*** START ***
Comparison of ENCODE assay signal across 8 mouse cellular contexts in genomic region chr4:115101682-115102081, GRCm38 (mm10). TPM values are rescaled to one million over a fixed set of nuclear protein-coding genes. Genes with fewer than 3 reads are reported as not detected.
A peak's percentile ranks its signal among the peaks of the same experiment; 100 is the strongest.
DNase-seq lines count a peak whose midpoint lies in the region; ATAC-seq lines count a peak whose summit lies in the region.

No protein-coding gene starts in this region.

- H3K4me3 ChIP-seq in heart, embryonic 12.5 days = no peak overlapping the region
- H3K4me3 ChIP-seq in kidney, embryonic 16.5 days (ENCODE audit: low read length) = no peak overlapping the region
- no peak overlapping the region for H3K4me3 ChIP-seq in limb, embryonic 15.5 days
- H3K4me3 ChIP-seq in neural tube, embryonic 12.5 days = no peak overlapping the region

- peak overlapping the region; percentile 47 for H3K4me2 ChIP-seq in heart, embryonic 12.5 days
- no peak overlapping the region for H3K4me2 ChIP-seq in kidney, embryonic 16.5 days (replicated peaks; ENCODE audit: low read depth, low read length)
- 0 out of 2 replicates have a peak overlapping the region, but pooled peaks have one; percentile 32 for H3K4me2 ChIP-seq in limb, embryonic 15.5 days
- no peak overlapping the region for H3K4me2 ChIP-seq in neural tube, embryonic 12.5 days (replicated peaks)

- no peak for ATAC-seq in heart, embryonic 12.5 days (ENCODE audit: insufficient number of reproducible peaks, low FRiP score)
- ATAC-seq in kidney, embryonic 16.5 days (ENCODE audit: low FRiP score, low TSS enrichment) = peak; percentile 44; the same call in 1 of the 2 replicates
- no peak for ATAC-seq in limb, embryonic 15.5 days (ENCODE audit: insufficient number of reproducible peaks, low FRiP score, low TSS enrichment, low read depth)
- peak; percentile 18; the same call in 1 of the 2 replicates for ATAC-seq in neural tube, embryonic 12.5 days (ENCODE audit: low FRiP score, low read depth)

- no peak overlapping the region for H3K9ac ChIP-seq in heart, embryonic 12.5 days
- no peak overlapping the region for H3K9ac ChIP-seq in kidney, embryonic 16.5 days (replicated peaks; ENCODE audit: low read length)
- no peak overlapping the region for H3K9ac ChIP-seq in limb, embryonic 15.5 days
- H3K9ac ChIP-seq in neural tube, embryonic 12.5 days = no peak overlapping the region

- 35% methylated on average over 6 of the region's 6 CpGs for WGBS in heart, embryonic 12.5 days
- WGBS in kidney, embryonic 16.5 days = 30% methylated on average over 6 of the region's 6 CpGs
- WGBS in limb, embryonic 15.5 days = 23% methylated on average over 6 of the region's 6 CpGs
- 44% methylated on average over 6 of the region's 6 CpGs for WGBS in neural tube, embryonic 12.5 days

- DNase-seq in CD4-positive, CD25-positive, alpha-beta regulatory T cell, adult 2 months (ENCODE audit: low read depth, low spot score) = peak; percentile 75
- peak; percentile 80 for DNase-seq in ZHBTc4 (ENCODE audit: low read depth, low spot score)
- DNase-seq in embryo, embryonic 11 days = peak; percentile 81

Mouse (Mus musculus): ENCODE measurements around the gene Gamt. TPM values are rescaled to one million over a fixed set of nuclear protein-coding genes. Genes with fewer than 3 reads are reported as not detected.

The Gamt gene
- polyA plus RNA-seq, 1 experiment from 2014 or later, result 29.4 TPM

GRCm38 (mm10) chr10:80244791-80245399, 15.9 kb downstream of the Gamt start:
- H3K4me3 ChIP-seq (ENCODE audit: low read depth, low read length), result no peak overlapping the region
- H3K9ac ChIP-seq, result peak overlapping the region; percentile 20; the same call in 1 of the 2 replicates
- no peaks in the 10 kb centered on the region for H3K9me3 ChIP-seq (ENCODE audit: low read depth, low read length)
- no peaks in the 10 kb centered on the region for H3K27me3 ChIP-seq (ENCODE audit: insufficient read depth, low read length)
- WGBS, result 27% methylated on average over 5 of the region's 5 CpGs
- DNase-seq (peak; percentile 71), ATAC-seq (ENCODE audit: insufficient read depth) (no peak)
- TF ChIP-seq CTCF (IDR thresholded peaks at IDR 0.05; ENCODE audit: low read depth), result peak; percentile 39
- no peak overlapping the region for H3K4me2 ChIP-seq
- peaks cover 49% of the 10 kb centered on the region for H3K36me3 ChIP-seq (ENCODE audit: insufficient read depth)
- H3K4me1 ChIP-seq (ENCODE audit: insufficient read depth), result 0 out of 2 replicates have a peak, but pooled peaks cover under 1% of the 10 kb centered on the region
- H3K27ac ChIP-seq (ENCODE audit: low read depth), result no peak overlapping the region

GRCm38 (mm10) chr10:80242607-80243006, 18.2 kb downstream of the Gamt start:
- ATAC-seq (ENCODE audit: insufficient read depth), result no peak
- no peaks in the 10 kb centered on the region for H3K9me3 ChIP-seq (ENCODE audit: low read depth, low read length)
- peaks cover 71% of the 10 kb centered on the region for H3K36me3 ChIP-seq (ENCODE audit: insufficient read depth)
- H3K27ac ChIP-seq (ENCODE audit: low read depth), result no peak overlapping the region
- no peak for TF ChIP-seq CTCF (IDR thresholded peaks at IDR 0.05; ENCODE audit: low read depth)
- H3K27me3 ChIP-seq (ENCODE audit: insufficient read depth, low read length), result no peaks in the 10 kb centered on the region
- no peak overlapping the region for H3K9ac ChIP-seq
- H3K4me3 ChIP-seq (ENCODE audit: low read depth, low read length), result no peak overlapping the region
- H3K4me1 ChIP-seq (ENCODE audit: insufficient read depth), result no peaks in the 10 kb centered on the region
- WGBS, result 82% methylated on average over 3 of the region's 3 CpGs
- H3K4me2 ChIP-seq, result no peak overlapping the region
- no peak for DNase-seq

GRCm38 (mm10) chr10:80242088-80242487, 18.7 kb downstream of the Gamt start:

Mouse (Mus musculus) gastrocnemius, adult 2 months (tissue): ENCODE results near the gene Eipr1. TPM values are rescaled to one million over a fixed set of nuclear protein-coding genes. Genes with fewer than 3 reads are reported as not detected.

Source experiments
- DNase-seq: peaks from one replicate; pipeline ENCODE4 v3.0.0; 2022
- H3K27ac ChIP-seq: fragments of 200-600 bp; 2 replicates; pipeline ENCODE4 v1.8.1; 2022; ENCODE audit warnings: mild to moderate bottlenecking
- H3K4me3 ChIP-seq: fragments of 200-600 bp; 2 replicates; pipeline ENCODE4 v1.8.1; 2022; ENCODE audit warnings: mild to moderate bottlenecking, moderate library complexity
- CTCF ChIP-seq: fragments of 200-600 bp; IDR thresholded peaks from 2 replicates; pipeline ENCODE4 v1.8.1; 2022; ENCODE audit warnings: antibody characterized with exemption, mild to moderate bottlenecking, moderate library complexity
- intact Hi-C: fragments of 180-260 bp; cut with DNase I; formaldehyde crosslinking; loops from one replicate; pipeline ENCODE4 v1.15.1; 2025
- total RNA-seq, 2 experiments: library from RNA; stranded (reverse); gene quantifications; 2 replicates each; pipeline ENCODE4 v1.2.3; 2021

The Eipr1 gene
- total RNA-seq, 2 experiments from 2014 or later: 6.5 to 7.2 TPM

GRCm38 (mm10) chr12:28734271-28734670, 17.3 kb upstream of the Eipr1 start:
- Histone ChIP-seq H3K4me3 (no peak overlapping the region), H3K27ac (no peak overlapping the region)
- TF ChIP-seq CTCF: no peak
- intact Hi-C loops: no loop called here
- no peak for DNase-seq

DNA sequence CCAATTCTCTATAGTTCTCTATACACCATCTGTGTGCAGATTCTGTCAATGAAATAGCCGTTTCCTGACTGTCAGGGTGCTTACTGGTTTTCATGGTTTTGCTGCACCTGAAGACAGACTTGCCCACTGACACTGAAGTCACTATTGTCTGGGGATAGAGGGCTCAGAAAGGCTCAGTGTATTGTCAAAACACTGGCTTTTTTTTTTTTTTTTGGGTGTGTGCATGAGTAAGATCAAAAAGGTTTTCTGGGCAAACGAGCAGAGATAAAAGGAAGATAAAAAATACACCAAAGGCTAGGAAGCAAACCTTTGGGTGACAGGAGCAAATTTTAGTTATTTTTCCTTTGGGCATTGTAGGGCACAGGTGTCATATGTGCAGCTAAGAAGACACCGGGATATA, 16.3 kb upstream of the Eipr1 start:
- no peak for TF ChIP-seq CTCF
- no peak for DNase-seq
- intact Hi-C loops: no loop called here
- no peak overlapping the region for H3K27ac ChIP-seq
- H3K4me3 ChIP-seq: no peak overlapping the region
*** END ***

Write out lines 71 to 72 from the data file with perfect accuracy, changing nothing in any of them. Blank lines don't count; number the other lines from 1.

- no peak for DNase-seq

DNA sequence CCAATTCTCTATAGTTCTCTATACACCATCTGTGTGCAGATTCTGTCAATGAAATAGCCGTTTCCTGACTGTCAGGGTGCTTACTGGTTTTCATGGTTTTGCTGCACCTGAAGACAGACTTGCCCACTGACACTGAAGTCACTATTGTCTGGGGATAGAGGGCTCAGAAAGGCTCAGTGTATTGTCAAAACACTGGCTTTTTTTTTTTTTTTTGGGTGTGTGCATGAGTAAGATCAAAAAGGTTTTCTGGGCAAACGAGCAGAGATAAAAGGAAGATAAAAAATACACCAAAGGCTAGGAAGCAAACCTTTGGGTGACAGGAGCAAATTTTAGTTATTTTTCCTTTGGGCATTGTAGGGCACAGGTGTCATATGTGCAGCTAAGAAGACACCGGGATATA, 16.3 kb upstream of the Eipr1 start: